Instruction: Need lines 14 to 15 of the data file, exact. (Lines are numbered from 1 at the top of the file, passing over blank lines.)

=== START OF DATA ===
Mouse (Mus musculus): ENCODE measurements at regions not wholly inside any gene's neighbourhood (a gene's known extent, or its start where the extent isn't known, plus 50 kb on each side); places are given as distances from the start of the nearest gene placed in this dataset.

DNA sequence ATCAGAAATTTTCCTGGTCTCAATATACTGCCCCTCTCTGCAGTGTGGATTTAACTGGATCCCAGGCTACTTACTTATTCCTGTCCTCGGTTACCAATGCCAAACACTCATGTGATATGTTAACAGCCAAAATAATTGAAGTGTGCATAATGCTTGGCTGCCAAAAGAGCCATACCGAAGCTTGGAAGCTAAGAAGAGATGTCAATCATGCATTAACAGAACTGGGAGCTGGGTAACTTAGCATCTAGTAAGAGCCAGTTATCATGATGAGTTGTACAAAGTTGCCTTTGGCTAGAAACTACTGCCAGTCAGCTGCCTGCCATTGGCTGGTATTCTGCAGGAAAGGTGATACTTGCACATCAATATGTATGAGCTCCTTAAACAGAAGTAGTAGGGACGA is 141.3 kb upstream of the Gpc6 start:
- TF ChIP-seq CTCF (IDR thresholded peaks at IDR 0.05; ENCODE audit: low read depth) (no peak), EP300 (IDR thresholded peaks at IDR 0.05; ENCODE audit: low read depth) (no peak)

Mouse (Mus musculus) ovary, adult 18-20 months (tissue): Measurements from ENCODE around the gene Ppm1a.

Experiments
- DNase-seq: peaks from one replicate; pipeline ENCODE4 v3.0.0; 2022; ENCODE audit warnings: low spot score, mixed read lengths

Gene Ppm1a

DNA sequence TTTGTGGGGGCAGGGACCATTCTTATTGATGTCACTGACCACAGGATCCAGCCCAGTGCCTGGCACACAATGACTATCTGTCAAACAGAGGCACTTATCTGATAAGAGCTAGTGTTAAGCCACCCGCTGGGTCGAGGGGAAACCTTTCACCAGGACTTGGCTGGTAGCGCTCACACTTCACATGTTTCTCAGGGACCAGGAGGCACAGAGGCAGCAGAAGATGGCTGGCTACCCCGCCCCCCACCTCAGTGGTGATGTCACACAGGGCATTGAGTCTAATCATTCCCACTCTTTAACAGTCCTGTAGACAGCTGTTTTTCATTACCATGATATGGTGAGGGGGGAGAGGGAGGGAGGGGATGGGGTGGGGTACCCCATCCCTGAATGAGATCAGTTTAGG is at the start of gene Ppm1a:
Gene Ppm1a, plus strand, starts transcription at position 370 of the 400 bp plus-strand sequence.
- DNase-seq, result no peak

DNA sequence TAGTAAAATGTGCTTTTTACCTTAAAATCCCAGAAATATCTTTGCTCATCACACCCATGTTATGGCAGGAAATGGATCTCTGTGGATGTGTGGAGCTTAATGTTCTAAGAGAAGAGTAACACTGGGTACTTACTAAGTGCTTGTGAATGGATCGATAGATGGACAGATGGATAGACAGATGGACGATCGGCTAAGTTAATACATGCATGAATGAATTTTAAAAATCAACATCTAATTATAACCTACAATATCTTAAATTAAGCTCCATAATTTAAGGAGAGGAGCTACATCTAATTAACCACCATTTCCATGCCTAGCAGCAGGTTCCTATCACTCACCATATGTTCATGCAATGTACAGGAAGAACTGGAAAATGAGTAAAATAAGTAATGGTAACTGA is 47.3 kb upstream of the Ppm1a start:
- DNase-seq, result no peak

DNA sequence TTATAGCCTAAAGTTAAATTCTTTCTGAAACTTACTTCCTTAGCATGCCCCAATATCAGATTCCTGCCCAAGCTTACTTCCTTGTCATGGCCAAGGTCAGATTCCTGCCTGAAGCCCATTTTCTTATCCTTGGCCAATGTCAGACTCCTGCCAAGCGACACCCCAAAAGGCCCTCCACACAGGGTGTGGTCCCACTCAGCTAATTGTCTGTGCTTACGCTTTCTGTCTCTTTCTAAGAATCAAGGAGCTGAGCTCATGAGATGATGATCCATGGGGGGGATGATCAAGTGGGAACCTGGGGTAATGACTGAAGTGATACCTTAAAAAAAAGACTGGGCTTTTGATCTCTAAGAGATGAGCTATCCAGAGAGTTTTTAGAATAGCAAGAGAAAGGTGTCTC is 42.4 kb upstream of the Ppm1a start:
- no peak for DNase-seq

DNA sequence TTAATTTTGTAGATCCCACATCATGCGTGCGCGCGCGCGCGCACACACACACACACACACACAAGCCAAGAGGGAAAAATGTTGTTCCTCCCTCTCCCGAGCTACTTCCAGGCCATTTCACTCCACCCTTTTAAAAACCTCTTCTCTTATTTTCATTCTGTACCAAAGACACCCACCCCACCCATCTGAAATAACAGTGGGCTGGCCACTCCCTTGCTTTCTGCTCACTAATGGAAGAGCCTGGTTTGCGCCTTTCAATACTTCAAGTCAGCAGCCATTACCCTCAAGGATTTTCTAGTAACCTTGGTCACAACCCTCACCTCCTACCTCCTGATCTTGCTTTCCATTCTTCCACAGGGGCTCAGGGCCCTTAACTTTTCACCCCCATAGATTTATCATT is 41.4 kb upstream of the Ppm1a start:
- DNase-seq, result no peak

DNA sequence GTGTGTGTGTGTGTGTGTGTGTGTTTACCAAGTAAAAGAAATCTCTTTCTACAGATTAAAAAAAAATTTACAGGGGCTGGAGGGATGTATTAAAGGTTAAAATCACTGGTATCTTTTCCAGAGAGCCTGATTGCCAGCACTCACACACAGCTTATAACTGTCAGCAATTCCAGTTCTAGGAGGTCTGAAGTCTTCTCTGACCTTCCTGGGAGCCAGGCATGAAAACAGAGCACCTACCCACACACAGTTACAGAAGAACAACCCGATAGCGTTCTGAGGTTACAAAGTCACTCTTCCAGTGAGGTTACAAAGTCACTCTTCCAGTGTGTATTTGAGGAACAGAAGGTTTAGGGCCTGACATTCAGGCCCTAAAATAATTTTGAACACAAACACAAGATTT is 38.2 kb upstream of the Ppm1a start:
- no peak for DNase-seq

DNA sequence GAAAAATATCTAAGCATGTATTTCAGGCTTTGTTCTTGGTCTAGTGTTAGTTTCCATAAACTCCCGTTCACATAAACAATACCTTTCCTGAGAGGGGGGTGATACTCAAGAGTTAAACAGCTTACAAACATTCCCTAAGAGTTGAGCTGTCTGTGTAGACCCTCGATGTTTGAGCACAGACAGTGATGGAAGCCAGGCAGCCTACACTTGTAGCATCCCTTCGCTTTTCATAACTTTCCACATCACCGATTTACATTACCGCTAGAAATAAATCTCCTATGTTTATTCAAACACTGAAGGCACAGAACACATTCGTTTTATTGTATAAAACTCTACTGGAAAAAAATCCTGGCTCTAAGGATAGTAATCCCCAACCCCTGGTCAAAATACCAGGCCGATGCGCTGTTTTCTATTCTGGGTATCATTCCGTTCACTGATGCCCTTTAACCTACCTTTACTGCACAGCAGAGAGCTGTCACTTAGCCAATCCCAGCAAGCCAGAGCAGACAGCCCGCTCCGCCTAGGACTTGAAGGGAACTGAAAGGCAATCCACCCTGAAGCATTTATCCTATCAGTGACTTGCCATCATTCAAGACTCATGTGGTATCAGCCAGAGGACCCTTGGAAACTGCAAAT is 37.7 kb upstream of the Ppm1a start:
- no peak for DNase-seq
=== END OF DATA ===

- no peak for DNase-seq

DNA sequence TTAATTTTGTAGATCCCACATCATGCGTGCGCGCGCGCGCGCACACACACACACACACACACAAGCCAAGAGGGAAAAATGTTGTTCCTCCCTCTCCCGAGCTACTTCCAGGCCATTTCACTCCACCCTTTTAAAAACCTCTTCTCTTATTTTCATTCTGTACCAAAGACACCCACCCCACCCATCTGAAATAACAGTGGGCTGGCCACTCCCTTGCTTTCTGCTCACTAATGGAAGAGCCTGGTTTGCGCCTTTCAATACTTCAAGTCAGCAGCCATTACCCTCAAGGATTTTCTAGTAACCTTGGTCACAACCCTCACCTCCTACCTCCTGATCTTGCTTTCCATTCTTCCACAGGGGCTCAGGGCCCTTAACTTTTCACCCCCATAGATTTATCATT is 41.4 kb upstream of the Ppm1a start: